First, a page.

Mastocytosis is a heterogeneous group of diseases defined by an increased number and accumulation of mast cells, and often also by signs and symptoms of mast cell activation. Disease subtypes range from indolent to rare aggressive forms. Mastocytosis affects people of all ages and has been considered rare; however, it is probably underdiagnosed with potential severe implications. Diagnosis can be challenging and symptoms may be complex and involve multiple organ-systems. In general it is advised that patients should be referred to centres with experience in the disease offering an individualized, multidisciplinary approach. We present here consensus recommendations from a Nordic expert group for the diagnosis and general management of patients with mastocytosis.
  • Borghammer, Per; Horsager, Jacob; Andersen, Katrine; Van den Berge, Nathalie; Raunio, Anna; Murayama, Shigeo; Parkkinen, Laura; Myllykangas, Liisa (2021)
    Aggregation of alpha-synuclein into inclusion bodies, termed Lewy pathology, is a defining feature of Parkinson's disease (PD) and Dementia with Lewy bodies (DLB). In the majority of post mortem cases, the distribution of Lewy pathology seems to follow two overarching patterns: a caudo-rostral pattern with relatively more pathology in the brainstem than in the telencephalon, and an amygdala-centered pattern with the most abundant pathology in the "center of the brain", including the amygdala, entorhinal cortex, and substantia nigra, and relatively less pathology in the lower brainstem and spinal autonomic nuclei. The recent body-first versus brain-first model of Lewy Body Disorders proposes that the initial pathogenic alpha-synuclein in some patients originates in the enteric nervous system with secondary spreading to the brain; and in other patients originates inside the CNS with secondary spreading to the lower brainstem and peripheral autonomic nervous system. Here, we use two existing post mortem datasets to explore the possibility that clinical body-first and brain-first subtypes are equivalent to the caudo-rostral and amygdala-centered patterns of Lewy pathology seen at post mortem.
  • Del Chierico, Federica; Vernocchi, Pamela; Petrucca, Andrea; Paci, Paola; Fuentes, Susana; Pratico, Giulia; Capuani, Giorgio; Masotti, Andrea; Reddel, Sofia; Russo, Alessandra; Vallone, Cristina; Salvatori, Guglielmo; Buffone, Elsa; Signore, Fabrizio; Rigon, Giuliano; Dotta, Andrea; Miccheli, Alfredo; de Vos, Willem M.; Dallapiccola, Bruno; Putignani, Lorenza (2015)
    The colonization and development of gut microbiota immediately after birth is highly variable and depends on several factors, such as delivery mode and modality of feeding during the first months of life. A cohort of 31 mother and neonate pairs, including 25 at-term caesarean (CS) and 6 vaginally (V) delivered neonates (DNs), were included in this study and 121 meconium/faecal samples were collected at days 1 through 30 following birth. Operational taxonomic units (OTUs) were assessed in 69 stool samples by phylogenetic microarray HITChip and inter- and intra-individual distributions were established by inter-OTUs correlation matrices and OTUs co-occurrence or co-exclusion networks. H-1-NMR metabolites were determined in 70 stool samples, PCA analysis was performed on 55 CS DNs samples, and metabolome/OTUs co-correlations were assessed in 45 CS samples, providing an integrated map of the early microbiota OTUs-metabolome. A microbiota "core" of OTUs was identified that was independent of delivery mode and lactation stage, suggesting highly specialized communities that act as seminal colonizers of microbial networks. Correlations among OTUs, metabolites, and OTUs-metabolites revealed metabolic profiles associated with early microbial ecological dynamics, maturation of milk components, and host physiology.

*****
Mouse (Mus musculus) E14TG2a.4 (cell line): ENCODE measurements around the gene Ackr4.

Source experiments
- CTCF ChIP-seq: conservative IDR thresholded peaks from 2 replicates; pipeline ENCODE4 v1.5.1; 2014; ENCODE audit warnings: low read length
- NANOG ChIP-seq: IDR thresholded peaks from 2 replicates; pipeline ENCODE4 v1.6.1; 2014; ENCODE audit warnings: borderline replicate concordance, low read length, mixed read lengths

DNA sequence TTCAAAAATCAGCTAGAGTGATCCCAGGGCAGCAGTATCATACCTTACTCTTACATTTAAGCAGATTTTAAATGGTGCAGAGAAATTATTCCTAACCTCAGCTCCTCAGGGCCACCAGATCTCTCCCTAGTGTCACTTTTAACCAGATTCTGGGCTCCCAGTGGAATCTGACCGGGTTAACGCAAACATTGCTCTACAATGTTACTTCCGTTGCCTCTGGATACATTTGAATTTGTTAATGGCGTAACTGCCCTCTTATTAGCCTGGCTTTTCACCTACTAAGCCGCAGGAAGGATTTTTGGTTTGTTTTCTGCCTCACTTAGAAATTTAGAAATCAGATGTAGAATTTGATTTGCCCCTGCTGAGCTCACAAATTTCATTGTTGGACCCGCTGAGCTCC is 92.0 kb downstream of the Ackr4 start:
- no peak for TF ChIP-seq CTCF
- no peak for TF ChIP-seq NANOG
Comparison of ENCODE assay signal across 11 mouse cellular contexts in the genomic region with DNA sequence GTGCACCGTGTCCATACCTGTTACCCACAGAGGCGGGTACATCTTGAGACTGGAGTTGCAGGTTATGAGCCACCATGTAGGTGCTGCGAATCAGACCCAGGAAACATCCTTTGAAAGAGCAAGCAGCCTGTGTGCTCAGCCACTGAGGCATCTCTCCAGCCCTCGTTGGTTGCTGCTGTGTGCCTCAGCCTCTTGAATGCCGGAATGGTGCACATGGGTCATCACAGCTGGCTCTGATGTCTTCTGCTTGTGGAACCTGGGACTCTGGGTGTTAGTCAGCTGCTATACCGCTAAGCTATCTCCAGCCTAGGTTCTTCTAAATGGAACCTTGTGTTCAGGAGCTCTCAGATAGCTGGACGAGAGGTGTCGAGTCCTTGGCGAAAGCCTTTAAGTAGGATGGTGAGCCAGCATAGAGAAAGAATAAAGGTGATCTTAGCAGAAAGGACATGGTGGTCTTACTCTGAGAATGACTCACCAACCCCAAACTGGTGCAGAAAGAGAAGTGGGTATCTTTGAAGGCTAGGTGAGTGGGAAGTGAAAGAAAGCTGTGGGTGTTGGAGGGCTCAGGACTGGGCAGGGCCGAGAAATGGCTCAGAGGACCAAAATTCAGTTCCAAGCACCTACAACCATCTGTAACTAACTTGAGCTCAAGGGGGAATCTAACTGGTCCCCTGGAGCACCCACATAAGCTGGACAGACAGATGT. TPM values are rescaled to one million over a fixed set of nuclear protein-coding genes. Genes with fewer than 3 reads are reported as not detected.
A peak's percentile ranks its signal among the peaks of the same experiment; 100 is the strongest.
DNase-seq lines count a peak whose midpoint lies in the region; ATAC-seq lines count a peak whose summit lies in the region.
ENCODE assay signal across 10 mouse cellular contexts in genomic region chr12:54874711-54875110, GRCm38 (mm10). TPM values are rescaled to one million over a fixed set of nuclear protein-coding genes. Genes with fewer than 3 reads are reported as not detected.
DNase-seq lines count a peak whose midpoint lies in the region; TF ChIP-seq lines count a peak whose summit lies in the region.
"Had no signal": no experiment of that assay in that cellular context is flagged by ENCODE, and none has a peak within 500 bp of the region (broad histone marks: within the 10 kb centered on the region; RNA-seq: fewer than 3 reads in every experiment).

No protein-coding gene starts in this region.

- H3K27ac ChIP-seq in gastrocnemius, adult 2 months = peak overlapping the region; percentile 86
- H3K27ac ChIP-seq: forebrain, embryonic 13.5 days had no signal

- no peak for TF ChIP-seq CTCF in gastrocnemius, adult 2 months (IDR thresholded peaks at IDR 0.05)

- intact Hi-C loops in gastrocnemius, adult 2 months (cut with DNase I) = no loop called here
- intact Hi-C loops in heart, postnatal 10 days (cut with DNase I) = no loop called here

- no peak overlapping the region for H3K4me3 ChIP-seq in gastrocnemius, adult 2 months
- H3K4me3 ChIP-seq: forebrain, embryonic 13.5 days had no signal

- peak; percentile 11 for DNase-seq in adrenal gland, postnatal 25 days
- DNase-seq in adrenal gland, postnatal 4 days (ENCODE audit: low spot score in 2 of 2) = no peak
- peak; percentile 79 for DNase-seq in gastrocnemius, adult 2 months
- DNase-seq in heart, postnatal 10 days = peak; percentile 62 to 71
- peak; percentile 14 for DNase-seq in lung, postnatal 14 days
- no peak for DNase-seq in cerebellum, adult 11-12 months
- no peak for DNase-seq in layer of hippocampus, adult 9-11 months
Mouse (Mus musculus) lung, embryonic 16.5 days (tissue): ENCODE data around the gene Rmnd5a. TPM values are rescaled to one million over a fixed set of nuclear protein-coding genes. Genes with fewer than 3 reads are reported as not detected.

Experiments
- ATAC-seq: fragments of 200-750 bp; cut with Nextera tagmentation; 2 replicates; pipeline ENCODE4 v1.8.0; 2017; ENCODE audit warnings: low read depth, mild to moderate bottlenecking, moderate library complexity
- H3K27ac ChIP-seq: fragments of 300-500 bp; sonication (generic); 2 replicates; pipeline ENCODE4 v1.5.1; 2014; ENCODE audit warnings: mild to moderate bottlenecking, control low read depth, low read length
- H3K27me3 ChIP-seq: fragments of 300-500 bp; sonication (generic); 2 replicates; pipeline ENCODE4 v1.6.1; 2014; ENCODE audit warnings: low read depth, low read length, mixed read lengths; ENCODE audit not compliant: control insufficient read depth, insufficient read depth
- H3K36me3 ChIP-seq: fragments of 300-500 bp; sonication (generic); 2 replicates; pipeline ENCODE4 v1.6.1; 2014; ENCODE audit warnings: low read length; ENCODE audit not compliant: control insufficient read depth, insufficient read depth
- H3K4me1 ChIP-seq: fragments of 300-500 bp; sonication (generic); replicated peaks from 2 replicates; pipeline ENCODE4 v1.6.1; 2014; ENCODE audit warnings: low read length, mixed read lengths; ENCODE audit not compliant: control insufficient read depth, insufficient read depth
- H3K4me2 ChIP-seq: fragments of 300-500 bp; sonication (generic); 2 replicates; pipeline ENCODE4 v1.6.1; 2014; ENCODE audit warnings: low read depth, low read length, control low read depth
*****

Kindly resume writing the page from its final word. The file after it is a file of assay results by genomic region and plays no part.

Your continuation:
• Kainulainen, Veera; Tang, Yurui; Spillmann, Thomas; Kilpinen, Susanne; Reunanen, Justus; Saris, Per E. J.; Satokari, Reetta (2015)
  • Alipour, Mohammad Jaber; Jalanka, Jonna; Pessa-Morikawa, Tiina; Kokkonen, Tuomo; Satokari, Reetta; Hynönen, Ulla; Iivanainen, Antti; Niku, Mikael (2018)
    Recent research suggests that the microbial colonization of the mammalian intestine may begin before birth, but the observations are controversial due to challenges in the reliable sampling and analysis of low-abundance microbiota. We studied the perinatal microbiota of calves by sampling them immediately at birth and during the first postnatal week. The large size of the bovine newborns allows sampling directly from rectum using contamination-shielded swabs. Our 16S rDNA data, purged of potential contaminant sequences shared with negative controls, indicates the existence of a diverse low-abundance microbiota in the newborn rectal meconium and mucosa. The newborn rectal microbiota was composed of Firmicutes, Proteobacteria, Actinobacteria and Bacteroidetes. The microbial profile resembled dam oral rather than fecal or vaginal vestibular microbiota, but included typical intestinal taxa. During the first postnatal day, the rectum was invaded by Escherichia/Shigella and Clostridia, and the diversity collapsed. By 7 days, diversity was again increasing. In terms of relative abundance, Proteobacteria were replaced by Firmicutes, Bacteroidetes and Actinobacteria, including Faecalibacterium, Bacteroides, Lactobacillus, Butyricicoccus and Bifidobacterium. Our observations suggest that mammals are seeded before birth with a diverse microbiota, but the microbiota changes rapidly in the early postnatal life.